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Measure your impact with channel capacity planning

 

 

Effective channel management is all about driving customer wins, managing channel sales, and building market coverage. As a channel leader, it is your role to ensure you have the right number of partners, in the right places, to drive the right results. Having a useful partner capacity planning model is a critical tool for making that happen.

What makes channels interesting is it is a discipline that has an element of art and an element of science to it. Your field understands the relationships they have in the market – that is the art side of capacity planning. Your channel management team should bring data to the game that lets you model different scenarios to determine what you need to meet your business objectives – that is the science. When these two things come together, you have a great channel capacity plan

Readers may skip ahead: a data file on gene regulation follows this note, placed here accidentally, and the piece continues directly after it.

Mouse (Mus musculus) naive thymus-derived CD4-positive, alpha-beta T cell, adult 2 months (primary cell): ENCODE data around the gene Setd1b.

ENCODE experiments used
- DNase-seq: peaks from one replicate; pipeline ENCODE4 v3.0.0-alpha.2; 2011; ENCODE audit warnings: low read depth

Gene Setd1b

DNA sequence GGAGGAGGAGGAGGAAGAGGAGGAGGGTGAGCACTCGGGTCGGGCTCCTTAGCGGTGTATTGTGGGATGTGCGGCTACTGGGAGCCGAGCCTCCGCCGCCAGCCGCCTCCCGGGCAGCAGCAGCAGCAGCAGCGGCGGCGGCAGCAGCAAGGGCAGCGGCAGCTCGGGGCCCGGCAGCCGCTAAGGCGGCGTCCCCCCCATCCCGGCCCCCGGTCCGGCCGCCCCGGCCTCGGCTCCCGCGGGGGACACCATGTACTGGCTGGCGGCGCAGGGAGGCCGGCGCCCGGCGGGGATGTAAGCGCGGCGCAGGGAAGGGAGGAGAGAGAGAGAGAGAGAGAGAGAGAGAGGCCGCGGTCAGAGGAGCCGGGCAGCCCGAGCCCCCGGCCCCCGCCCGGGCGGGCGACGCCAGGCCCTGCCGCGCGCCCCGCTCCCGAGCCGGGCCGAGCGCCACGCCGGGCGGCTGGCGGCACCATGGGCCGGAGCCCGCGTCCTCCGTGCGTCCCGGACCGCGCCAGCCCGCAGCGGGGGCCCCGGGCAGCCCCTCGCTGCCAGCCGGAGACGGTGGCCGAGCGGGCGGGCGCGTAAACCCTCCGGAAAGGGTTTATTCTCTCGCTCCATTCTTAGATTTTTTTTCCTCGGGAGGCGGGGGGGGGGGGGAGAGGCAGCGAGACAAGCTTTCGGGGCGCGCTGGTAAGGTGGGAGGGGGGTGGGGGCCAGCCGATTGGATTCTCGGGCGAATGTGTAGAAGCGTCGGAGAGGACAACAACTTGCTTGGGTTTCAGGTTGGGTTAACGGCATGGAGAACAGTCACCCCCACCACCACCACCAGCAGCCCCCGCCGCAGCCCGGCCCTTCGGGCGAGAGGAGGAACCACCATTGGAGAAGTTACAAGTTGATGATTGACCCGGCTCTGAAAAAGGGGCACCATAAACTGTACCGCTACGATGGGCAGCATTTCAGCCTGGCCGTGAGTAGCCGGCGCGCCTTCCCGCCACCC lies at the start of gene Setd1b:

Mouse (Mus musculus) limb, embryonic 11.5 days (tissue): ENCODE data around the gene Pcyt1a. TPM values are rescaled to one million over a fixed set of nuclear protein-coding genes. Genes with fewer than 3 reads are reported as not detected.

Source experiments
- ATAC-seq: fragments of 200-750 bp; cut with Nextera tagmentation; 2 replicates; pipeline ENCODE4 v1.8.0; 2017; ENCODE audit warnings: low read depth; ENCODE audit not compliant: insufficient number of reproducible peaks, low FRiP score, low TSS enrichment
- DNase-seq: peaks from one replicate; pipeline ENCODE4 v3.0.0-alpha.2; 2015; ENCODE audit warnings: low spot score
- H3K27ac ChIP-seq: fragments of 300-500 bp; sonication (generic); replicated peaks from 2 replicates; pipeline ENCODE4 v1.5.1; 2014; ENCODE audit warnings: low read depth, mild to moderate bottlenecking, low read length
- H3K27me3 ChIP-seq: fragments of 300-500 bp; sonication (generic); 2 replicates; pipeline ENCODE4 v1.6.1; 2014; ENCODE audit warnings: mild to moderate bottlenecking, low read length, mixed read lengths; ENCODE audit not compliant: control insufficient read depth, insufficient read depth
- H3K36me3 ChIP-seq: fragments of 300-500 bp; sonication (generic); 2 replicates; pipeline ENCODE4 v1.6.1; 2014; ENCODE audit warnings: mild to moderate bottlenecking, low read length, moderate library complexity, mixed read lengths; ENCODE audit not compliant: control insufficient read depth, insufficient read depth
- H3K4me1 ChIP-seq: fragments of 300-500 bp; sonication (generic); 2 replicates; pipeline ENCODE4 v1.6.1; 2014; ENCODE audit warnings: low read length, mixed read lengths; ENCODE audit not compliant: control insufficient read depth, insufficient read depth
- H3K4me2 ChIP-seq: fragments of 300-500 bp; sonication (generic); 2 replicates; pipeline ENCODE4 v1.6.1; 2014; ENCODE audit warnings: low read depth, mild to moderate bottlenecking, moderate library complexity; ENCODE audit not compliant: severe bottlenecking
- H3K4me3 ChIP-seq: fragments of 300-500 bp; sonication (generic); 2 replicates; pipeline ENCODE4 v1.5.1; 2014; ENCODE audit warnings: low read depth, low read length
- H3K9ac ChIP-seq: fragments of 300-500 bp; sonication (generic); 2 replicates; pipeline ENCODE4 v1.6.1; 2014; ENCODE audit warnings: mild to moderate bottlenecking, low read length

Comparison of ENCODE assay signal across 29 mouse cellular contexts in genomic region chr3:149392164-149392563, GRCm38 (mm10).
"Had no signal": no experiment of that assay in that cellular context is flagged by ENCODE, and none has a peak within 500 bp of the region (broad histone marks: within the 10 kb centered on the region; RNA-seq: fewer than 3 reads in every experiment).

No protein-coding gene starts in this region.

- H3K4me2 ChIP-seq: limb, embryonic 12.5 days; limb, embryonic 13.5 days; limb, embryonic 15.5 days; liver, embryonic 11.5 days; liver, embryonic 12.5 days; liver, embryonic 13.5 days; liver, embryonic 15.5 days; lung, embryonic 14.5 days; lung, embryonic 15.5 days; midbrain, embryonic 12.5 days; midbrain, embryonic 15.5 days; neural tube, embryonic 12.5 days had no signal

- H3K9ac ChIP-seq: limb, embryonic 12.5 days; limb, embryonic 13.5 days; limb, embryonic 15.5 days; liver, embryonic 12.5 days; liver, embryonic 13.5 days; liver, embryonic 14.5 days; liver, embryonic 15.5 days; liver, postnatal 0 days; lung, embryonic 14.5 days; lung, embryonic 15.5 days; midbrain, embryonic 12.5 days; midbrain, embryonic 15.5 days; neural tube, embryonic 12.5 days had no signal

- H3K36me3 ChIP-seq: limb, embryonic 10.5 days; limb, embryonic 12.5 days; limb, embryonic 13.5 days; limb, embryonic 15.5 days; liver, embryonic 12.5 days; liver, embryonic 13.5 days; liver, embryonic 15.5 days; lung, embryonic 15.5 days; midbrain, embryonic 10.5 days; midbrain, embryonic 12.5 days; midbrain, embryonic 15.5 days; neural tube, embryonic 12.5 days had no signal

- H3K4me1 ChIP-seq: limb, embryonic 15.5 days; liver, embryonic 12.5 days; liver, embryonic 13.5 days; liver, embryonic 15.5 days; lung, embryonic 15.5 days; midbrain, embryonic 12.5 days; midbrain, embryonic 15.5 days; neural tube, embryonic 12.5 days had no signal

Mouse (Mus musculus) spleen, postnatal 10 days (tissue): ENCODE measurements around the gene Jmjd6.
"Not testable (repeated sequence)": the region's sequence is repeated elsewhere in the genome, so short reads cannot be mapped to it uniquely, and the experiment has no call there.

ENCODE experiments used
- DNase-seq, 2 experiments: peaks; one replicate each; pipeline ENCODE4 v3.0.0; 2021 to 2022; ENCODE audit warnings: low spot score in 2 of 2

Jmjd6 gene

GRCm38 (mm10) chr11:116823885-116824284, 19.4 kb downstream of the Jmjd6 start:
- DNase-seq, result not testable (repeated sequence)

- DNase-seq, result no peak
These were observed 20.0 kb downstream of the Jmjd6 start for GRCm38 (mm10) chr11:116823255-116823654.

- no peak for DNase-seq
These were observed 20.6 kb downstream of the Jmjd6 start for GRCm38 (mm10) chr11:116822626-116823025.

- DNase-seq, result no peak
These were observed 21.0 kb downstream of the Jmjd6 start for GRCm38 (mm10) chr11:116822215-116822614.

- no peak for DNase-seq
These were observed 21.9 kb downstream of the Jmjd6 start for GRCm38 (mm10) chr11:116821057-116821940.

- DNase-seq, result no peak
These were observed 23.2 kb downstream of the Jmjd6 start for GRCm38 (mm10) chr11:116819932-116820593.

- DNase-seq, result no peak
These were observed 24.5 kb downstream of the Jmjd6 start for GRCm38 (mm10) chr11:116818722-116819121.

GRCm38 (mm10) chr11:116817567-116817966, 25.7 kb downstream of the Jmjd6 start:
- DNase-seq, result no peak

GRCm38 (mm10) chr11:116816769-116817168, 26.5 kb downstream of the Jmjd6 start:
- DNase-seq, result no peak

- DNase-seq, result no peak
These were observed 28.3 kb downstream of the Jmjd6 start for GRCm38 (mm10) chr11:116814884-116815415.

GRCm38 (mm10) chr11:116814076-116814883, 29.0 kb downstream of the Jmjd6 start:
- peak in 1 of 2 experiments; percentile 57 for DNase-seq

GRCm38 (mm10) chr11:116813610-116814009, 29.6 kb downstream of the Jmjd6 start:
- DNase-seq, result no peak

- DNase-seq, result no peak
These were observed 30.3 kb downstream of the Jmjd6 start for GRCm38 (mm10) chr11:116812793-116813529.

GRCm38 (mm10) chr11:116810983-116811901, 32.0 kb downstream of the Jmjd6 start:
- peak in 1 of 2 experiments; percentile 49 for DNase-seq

At The Spur Group, we have helped many clients with this exercise, and we’ve distilled the process down into some critical elements. Our goal here is to explain those elements and give you a roadmap of how to apply them to your overall go-to-market strategy to achieve business results that matter.

The goal of capacity planning

Benchmarking partner performance across the ecosystem

In almost every case, a vendor works with different types of partners. It is this combined network of different partner types that makes the ecosystem work. The value of some partners is that they are a sales channel, others provide your customers with invaluable support and services, and some add value to your platform by offering third-party offerings that create additional value. Each has a role, and it is tough to say one group is essential, and the rest aren’t. Your partner capacity plan needs to measure the worth of all partners and let you aggregate into an ecosystem view.

Level-setting across the organization